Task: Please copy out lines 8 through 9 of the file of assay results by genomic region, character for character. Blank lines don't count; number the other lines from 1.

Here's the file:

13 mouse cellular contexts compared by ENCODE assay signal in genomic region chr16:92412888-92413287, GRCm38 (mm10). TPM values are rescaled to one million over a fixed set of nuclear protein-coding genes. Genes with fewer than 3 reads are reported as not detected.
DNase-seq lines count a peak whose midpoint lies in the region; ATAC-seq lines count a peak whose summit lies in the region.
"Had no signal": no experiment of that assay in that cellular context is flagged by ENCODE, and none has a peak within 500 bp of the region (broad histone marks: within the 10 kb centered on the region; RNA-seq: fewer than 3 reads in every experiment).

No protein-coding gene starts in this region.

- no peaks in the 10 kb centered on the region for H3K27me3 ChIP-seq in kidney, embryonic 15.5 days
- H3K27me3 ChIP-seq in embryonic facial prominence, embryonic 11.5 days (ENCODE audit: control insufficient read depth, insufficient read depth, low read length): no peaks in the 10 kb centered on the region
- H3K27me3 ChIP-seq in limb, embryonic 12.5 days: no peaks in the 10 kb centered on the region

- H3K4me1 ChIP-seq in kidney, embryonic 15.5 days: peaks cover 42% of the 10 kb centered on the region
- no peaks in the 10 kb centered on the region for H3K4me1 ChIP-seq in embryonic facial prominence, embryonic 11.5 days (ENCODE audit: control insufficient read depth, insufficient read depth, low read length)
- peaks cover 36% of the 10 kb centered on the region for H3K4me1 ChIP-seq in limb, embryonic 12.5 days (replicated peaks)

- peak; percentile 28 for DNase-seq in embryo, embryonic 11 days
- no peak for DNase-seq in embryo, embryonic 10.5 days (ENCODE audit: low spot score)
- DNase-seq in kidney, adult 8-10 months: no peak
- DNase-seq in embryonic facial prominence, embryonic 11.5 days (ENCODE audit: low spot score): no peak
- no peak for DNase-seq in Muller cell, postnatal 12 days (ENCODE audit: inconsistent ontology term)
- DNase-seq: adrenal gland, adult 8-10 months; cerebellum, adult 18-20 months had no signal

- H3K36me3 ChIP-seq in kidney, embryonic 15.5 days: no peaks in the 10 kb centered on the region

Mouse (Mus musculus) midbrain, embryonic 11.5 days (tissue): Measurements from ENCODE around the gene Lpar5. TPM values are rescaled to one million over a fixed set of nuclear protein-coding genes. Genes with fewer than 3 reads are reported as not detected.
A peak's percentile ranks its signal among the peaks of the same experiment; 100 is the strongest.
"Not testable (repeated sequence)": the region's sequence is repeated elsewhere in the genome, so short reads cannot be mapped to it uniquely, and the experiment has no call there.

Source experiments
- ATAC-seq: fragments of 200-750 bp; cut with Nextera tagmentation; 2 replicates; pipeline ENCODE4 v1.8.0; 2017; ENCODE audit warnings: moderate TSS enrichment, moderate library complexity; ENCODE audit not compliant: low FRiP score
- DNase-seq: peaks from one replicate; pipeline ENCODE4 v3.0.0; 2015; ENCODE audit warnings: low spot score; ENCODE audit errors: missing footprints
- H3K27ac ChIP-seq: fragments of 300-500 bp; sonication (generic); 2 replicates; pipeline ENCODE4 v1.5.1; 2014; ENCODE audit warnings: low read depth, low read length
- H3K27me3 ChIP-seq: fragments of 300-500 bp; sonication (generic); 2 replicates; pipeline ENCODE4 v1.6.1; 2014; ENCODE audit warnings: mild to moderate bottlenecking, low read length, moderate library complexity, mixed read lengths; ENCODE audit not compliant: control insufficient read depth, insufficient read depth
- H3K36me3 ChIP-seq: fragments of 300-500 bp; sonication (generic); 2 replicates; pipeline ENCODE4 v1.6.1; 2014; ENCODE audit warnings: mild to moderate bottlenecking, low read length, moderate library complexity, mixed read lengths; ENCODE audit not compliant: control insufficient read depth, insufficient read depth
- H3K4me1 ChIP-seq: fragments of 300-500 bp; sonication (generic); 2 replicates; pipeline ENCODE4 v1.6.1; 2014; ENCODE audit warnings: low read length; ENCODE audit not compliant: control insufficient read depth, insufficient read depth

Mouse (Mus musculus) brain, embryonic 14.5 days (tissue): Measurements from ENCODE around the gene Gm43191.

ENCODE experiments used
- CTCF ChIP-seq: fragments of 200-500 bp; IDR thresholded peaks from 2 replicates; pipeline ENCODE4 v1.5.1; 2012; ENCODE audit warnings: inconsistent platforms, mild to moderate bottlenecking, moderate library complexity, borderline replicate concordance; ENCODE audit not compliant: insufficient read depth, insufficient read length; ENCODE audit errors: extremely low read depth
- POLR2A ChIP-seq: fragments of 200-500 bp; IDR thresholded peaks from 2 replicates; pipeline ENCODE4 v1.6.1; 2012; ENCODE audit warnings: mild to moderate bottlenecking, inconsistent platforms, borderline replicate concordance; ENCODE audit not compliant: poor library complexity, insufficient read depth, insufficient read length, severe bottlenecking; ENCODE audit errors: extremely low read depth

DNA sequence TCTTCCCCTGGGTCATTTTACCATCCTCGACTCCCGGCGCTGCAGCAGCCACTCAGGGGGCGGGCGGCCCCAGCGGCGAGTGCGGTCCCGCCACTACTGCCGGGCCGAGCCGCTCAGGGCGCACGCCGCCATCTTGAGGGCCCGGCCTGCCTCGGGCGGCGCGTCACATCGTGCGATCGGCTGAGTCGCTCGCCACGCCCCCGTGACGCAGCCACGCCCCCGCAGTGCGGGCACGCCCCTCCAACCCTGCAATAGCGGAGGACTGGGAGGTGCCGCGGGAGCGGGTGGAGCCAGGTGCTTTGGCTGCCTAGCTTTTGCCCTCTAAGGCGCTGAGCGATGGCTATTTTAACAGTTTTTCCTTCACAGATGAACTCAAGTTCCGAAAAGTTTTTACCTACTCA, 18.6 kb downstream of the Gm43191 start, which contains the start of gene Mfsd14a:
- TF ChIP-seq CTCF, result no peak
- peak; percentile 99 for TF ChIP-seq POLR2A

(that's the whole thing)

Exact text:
- H3K4me1 ChIP-seq in kidney, embryonic 15.5 days: peaks cover 42% of the 10 kb centered on the region
- no peaks in the 10 kb centered on the region for H3K4me1 ChIP-seq in embryonic facial prominence, embryonic 11.5 days (ENCODE audit: control insufficient read depth, insufficient read depth, low read length)